Oct 10 at 13:54

This is a solution for Windows 7 (although it might work for other versions as well)

  1. open Notepad (or any text editor) as Administrator
    (you have to right click and say 'run as Administrator')

  2. find : c:\WINDOWS\system32\drivers\etc\hosts (you will need to show all files not only .txt)

Now, if i.e. :
- you have 3 samba users: tom fred jon
- 3 samba shares on your samba server (i.e. IP: docs stuff pics
- you want to connect as tom to docs, as fred to stuff and as jon to pics

Now add the following lines to the hosts file:   tomsdocs   tomsdocs   fredstuff  fredstuff   jonspics   jonspics

Once you close and save you can "Map a network drive" like so:

\\tomsdocs\docs as user tom
\\fredstuff\stuff as user fred
\\jonspics\pics as user jon

Note that the names above are totally up to you ... Whatever you put into the hosts file will need to mach what you call the server when you map the network drive.

The reason this works, is because windows needs to think it is connecting to different servers. Arguably, you could also set up your own home DNS server, but I prefer faking a bunch of entries in the hosts file (which gets evaluated before your windows machine asks the DNS for help).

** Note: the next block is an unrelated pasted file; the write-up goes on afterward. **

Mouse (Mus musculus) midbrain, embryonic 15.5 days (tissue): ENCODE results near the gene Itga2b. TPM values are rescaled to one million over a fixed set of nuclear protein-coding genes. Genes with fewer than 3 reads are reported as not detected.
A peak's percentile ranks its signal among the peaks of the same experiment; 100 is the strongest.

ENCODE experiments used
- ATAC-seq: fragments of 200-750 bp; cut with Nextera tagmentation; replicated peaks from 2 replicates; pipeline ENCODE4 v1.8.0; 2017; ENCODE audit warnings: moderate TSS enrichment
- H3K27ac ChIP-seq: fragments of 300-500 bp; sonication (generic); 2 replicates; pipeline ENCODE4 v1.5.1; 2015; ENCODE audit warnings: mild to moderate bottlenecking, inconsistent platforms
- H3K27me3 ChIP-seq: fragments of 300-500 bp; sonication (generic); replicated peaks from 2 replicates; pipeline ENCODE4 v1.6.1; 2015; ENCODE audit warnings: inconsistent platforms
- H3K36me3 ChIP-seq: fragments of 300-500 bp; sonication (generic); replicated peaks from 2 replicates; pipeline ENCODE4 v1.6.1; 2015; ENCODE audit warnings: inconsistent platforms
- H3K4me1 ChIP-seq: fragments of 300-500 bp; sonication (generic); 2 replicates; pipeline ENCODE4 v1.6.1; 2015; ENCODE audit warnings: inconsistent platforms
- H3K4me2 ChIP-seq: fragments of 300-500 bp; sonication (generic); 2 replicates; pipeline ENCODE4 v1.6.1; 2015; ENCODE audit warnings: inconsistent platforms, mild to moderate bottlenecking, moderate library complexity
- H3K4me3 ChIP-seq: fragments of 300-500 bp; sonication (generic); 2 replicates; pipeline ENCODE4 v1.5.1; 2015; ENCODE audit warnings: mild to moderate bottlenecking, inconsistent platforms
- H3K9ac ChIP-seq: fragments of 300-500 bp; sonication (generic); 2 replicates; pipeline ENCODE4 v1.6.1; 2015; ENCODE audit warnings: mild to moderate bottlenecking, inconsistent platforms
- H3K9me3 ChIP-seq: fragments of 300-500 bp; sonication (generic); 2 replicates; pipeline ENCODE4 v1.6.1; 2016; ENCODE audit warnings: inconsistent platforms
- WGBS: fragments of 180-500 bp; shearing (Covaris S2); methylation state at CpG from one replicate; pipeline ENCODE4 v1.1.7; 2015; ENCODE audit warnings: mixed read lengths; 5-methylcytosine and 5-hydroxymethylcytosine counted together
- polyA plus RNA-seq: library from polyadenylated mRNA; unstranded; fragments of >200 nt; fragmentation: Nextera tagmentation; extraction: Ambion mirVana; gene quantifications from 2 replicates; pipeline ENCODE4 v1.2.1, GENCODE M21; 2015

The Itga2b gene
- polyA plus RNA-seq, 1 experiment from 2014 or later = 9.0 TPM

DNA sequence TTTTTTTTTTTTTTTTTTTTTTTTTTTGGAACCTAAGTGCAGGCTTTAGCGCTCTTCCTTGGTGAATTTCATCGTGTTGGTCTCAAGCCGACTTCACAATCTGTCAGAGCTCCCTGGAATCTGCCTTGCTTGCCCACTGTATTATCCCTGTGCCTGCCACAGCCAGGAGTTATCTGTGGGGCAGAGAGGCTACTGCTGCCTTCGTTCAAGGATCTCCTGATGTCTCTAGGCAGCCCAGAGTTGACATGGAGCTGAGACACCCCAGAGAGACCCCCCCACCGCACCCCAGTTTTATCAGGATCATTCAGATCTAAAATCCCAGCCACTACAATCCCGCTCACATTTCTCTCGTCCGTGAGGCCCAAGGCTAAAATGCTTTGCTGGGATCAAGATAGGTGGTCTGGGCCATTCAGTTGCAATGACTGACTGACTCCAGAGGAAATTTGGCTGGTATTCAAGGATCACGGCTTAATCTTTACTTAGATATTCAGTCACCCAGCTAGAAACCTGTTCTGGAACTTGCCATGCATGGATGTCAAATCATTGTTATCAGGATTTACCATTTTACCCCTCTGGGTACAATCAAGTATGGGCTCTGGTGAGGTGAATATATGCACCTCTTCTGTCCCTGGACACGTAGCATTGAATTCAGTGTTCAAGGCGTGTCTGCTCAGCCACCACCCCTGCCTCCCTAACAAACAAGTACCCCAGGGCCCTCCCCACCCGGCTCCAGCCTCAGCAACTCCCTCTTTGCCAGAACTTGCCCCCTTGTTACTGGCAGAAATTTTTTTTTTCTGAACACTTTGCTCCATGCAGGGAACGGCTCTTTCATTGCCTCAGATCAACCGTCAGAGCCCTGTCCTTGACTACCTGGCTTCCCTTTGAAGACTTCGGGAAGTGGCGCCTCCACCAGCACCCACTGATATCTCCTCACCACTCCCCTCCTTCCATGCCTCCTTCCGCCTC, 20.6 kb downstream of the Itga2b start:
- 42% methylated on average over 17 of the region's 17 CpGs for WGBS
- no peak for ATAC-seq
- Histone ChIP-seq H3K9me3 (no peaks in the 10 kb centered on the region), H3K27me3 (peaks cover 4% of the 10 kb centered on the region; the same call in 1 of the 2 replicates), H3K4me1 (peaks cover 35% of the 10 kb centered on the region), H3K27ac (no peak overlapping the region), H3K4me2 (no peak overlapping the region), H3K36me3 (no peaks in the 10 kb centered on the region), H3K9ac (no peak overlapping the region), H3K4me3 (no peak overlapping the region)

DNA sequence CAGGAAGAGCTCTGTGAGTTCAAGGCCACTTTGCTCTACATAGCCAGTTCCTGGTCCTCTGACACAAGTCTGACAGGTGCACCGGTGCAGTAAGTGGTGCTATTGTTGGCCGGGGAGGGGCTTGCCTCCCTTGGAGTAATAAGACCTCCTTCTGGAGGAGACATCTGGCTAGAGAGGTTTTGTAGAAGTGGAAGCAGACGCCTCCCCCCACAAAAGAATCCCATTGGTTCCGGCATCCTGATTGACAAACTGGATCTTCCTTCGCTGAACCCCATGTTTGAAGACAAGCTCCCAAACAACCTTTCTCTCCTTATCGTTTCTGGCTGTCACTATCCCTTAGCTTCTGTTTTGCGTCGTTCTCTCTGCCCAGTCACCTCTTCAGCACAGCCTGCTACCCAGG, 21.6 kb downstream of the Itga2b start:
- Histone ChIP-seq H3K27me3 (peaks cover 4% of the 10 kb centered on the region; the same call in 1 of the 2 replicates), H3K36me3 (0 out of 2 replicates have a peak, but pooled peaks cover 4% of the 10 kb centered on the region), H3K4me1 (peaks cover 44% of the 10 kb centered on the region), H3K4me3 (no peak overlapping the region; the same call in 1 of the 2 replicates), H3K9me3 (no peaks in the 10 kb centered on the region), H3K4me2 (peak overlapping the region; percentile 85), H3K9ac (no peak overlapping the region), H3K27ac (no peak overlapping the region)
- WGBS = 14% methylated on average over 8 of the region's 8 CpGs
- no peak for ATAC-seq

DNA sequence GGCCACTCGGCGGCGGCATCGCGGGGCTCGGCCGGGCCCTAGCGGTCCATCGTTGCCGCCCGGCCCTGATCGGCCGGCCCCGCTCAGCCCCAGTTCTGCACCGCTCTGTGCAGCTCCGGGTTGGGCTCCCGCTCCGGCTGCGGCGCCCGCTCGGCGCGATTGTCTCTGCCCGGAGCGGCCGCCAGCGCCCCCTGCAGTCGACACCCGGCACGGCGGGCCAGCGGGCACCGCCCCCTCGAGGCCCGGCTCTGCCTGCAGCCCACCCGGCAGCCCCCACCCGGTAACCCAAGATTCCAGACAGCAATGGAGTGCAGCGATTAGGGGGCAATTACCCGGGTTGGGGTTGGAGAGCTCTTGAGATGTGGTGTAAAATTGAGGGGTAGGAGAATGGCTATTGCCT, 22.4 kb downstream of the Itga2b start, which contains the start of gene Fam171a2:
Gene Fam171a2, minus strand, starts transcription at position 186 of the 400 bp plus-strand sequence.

Since the entire problem is a client side windows problem, I prefer doing it this way.

Hope this helps.

  • This worked like a charm! Fiddled for an hour with the samba share on the server until I found this - Thanks :) Sep 2, 2013 at 23:19
  • Thank you for this. I hate having to work around the new crap the Microsoft spews out, but this is elegant if not goofy... works great!
    – SuperJames
    Sep 5, 2015 at 18:09
  • 1
    Curious though, are double names a typo? Why would you use the exact same ones twice for the same IP?
    – user93175
    Mar 9, 2016 at 21:51

If you prefer to not fiddle with each client to solve a server issue, you can use the smb.conf file to setup name aliases for the server. This has the added benefit of each alias showing up as distinct server in the Windows Network.

Edit your smb.conf file and add the following entry in the [global] section:

netbios aliases = alias1 alias2 readonly

After a restart of samba (remember to restart smbd AND nmbd!) you should be able to access the new server aliases using UNC notation in the Windows Explorer.
Note that it might take a little time, at my site about 1 Minute after the samba-restart, for them to work.
Once the aliases show up in the Windows Network you're definitely good to go.

  • Great solution. No DNS entry needed for the netbios alias. Aliases list does not include hostname, only additional aliases. See also %L mechanism.
    – weberjn
    Oct 8, 2021 at 10:49

use the IP address (or host name if you use the IP address) of the server



i was just having the same issue.

for one user i use: \192.168.x.x <-- IP of the ubuntu server for the other user: \server-name <-- hostname of the ubuntu server.

this allowed me to connect with a windows machine using different logins.


Use netbios alias samba option:

netbios name = share1
netbios aliases = share2

windows will "see" 2 different samba servers and you can connect to both share with different user authentication